Pros and cons of variable interest rates  


  • Initial APR may be lower than market rate 
  • Can save you money if you pay off the debt before rates adjust 
  • May be easier to qualify for than fixed rates 


  • Could have a higher risk of default than fixed rates 
  • Your interest charges will increase if rates go up 
  • Future payment amounts are unpredictable 

Are variable interest rates right for you? 

Variable-rate loans can be great cost-saving tools for certain borrowers. For example, someone who plans to “flip” a house could take out an ARM, renovate and sell the home, and then pay off the loan before the rate adjustment period starts.  

For most borrowers, however, variable interest rates can tempt them to take on high-risk debt. So if you’re interested in taking on financing with a variable rate, be sure to do the math first. There’s a possibility of the rate going up more than once, so you’ll need to make sure you have breathing room in your budget to cover debt payments that increase at some point in the future. 

Written by Sarah Brady | Edited by Rose Wheeler

Sarah Brady is a financial writer and speaker who’s written for Forbes Advisor, Investopedia, Experian and more. She is also a former Housing Counselor (HUD) and Certified Credit Counselor (NFCC).

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Eligibility for a home equity loan or HELOC up to the maximum amount shown depends on the information provided in the home equity application. Depending on the lender, loans above $250,000 may require an in-home appraisal and title insurance. Depending on the lender, HELOC borrowers must take an initial draw of the greater of $50,000 or 50% of the total line amount at closing, except in Texas, where the minimum initial draw at closing is $60,000; subsequent HELOC draws are prohibited during the first 90 days following closing; after the first 90 days following closing, subsequent HELOC draws must be $1,000, or more, except in Texas, where the minimum subsequent draw amount is $4,000.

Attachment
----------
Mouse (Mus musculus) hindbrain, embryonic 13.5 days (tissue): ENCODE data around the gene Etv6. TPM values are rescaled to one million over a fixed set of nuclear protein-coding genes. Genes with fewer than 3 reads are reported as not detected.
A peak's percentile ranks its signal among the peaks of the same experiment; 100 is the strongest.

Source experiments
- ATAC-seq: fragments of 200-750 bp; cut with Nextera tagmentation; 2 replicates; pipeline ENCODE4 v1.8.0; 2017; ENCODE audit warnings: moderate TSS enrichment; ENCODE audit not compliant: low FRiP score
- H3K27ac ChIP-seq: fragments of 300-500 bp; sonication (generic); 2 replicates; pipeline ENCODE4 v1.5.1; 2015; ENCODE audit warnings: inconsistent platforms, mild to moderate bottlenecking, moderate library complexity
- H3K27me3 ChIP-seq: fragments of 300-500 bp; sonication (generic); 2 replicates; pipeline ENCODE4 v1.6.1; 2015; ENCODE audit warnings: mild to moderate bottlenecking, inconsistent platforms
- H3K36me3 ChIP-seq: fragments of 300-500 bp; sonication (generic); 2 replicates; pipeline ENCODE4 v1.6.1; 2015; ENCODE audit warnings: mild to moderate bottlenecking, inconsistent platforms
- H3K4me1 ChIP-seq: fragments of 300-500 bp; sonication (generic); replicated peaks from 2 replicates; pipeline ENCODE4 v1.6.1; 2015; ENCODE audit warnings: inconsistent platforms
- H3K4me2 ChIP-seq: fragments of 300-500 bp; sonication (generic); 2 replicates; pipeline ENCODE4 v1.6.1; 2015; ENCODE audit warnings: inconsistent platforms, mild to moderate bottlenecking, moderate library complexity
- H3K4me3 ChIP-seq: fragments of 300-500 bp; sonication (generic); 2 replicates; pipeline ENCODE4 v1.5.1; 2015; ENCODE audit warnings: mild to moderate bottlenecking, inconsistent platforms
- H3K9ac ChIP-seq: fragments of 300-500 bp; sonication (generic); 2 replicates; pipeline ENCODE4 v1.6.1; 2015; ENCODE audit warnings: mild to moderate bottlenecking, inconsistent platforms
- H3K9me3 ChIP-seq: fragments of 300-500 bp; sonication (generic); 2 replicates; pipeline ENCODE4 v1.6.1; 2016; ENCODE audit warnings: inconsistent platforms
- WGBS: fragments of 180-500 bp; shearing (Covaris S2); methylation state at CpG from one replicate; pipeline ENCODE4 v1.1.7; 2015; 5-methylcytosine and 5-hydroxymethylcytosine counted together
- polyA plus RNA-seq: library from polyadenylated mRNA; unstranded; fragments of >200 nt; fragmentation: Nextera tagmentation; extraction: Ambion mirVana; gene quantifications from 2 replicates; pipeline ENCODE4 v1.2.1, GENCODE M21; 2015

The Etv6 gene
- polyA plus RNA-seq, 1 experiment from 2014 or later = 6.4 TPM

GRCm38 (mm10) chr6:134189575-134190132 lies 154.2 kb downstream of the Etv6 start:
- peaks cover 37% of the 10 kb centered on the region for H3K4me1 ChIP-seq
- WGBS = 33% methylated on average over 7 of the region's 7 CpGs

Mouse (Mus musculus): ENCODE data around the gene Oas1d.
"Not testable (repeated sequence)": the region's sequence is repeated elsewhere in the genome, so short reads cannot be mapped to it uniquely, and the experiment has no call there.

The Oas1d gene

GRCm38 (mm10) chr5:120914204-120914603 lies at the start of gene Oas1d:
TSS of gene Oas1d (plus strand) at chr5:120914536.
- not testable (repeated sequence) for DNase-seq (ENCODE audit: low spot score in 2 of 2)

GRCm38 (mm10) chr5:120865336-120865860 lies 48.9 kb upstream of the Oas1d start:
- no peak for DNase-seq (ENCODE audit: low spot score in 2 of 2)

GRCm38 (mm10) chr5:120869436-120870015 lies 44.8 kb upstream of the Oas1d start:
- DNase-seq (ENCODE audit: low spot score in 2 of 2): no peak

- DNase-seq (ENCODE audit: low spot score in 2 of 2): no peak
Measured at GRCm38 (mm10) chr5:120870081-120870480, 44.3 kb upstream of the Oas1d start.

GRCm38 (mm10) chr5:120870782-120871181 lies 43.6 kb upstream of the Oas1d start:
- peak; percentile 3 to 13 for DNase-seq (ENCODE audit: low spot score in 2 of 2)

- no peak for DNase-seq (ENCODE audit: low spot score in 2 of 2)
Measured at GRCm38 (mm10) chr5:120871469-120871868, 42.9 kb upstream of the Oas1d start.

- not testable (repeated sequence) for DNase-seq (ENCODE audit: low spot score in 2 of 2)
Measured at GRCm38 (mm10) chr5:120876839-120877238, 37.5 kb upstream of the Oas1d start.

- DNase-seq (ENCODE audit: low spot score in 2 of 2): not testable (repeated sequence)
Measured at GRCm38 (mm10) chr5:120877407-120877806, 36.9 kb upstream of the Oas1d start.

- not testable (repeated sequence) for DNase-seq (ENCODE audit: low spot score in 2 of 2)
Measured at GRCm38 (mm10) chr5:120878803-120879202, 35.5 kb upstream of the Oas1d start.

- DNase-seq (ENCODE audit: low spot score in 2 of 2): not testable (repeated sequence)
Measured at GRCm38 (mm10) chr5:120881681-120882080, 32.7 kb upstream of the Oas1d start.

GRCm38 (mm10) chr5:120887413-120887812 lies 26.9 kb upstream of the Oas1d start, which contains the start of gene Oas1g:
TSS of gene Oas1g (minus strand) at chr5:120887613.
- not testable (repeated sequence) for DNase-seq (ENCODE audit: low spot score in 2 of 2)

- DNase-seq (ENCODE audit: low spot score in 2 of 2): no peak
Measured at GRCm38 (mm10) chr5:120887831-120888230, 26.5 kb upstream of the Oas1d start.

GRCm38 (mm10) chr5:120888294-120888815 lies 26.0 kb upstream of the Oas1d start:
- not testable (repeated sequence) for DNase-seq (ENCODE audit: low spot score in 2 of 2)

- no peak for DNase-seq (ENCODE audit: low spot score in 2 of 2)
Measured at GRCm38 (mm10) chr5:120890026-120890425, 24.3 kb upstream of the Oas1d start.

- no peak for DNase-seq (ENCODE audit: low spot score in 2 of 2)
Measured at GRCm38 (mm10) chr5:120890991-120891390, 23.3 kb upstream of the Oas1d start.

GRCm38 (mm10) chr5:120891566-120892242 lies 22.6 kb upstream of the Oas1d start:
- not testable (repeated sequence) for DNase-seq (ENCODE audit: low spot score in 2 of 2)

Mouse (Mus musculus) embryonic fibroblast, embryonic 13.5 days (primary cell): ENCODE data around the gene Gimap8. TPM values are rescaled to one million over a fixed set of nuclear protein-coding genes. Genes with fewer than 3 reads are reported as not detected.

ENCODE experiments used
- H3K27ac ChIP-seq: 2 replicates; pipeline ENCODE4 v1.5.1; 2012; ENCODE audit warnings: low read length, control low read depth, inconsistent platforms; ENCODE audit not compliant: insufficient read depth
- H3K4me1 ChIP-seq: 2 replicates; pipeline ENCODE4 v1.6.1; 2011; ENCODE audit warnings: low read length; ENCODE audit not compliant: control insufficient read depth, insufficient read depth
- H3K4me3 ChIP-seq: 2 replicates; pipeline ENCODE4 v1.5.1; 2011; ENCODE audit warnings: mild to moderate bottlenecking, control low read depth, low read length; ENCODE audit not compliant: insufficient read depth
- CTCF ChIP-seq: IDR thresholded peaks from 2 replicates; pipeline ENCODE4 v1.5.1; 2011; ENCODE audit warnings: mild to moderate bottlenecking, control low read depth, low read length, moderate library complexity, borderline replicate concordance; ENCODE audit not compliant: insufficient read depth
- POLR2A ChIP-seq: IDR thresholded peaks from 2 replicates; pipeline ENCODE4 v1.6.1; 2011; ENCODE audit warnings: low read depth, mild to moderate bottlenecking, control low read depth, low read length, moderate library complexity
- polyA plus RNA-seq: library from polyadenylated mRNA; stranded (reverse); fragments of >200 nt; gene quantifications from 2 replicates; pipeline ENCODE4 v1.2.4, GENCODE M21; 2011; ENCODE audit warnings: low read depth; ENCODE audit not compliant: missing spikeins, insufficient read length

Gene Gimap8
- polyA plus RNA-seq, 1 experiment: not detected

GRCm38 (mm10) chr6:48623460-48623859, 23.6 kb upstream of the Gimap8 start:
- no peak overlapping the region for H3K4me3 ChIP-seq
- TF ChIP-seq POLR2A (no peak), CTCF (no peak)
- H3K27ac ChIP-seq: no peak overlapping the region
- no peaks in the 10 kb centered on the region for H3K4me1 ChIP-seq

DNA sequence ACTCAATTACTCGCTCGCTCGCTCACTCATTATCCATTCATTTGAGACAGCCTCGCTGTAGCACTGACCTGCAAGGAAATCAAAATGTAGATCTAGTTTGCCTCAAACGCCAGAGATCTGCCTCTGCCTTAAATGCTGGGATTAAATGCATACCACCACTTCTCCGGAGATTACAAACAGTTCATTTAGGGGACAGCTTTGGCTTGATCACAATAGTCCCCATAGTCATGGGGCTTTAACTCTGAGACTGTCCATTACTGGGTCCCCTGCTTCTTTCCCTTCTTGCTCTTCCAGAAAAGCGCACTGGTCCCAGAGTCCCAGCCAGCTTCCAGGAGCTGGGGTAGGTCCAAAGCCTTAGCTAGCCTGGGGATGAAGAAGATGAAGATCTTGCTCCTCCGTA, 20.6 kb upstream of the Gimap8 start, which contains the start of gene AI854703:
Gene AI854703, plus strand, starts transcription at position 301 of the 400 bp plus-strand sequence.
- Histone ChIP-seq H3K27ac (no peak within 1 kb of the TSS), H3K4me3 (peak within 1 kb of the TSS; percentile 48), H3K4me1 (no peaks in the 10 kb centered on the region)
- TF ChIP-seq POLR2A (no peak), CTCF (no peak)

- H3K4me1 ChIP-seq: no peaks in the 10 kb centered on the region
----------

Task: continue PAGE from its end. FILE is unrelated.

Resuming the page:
The amount of time it takes to get funds varies. It is measured from the time the lender receives all documents requested from the applicant and depends on the time it takes to verify information provided in the application. The time period calculation to get funds is based on the first 4 months of 2023 loan fundings, assumes the funds are wired, excludes weekends, and excludes the government-mandated disclosure waiting period.

For Texas home equity products through Prosper, funds cannot be used to pay (in part or in full) non-homestead debt at account opening.

Depending on the lender, qualified home equity applicants may borrow up to 80% – 95% of their primary home’s value and up to 80% – 90% of the value of a second home. In Texas, qualified applicants may borrow up to 80% of their home’s value. HELoan applicants may borrow up to 85% of the value of an investment property (not available for HELOCs).

Home equity products through Prosper may not be available in all states.

All home equity products are underwritten and issued by Prosper’s Lending Partners. Please see your agreement for details.